One gentleman was given a rosary with the method on how to pray it and was invited to come back. We saw him a month later and he said he wore that rosary every day. When he didn’t wear it, he felt like he was missing something. That was a seed. Last week he came and said he had lost it and could he get another one? Fifteen minutes later, another gentleman came up and wanted to know if he could get one too. He said he was new in town and was looking for a church.
It may be the next year, the next week, or the next person, but seeds are growing. Can you help spread seeds of God’s love around?
–Allison Hinde
“I planted, Apollos watered, but God caused the growth. Therefore, neither the one who plants nor the one who waters is anything, but only God, who causes the growth.”–1st Corinthians 3:6-7.

The JW’s are coming!

Last Sunday the Jehovah’s Witnesses had a big rally at the Hulman Center and they must have gotten all riled up because I’ve seen them out twice this week. First was Tuesday in front of the student union center at ISU campus where Friar Mario and I were doing street evangelization. I left Mario at the table while I went over to ask the two ladies some questions about baptism and why they think Jesus Christ is actually St. Michael the Archangel (Yes, they do believe that).

The second occasion was Wednesday morning while I was taking my walk around the neighborhood. Three women got out of a car, one with a Bible and 2 younger women with tablets in their arms. So I caught up with them and started asking them questions, building on the answers I had gotten on Tuesday. I started with why they believe their translation of the Bible is correct when it differs from every other Bible ever printed in 2000 years. The older lady got pretty frustrated with my questions and rebuttal to her answers and finally stormed off in a huff, the other two trailing along with apologetic shrugs. I hollered after them “Know the truth and the truth shall set you free”.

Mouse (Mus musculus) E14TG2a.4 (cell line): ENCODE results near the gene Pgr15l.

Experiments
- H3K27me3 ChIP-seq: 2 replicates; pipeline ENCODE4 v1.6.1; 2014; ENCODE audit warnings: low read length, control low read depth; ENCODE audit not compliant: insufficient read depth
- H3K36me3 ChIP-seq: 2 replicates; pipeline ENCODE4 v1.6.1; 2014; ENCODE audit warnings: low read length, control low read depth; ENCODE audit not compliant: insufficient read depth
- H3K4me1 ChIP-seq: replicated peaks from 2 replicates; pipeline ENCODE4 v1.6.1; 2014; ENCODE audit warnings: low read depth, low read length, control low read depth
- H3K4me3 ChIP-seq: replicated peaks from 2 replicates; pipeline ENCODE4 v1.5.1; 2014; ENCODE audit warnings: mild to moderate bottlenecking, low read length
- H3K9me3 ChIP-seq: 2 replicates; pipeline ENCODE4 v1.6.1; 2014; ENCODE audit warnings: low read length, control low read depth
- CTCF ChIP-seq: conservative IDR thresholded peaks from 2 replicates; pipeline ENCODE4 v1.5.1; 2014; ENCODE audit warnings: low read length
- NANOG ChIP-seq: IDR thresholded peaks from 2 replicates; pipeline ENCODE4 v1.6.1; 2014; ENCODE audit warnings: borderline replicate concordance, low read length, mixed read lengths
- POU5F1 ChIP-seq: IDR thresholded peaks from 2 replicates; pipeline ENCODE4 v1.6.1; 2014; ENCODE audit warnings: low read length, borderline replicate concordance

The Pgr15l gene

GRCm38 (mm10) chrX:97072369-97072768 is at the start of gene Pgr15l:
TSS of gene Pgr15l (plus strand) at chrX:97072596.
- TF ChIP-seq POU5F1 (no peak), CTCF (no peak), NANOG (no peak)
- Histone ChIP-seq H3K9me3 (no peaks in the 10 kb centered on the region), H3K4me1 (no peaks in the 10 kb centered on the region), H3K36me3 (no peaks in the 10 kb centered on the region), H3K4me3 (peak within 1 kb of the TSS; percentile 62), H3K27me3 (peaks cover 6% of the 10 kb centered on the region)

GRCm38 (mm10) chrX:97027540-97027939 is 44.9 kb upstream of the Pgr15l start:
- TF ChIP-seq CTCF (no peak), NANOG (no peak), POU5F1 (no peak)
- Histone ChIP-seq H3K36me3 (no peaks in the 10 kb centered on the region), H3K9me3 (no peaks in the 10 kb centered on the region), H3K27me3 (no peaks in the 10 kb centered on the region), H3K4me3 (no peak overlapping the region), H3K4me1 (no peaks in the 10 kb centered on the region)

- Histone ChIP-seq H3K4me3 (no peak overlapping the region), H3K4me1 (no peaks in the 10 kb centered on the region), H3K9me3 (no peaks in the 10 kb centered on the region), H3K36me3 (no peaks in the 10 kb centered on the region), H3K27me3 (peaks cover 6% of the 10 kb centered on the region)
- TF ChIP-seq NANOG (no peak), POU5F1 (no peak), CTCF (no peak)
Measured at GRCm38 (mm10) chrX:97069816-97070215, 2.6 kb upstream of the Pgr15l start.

I found they were woefully uninformed about things outside their religion. Then again, most people are (including many Catholics). If you have the occasion to talk with the JW’s, make sure you can express your arguments orally, because they believe if they read anything religious not their own they risk their salvation. They may even refuse to touch it. JW’s are also the ones who believe that to receive a blood transfusion will also cost them their salvation. They would rather die than receive blood and many have.

People who know, say that it’s most helpful to first address the basis of their authority: the governing body that authorizes their unique biblical translation and their publication, the Watchtower, Jehovah’s voice. Also, they believe one truth cannot contradict another and a false prophet is one whose predictions don’t come true. So you can ask them to check their old publication which have flip-flopped over the years predicting Jesus’ second coming and the battle of Armageddon in 1874 and again in 1914 and in 1975.

Here are some other dogma specific to the JW’s: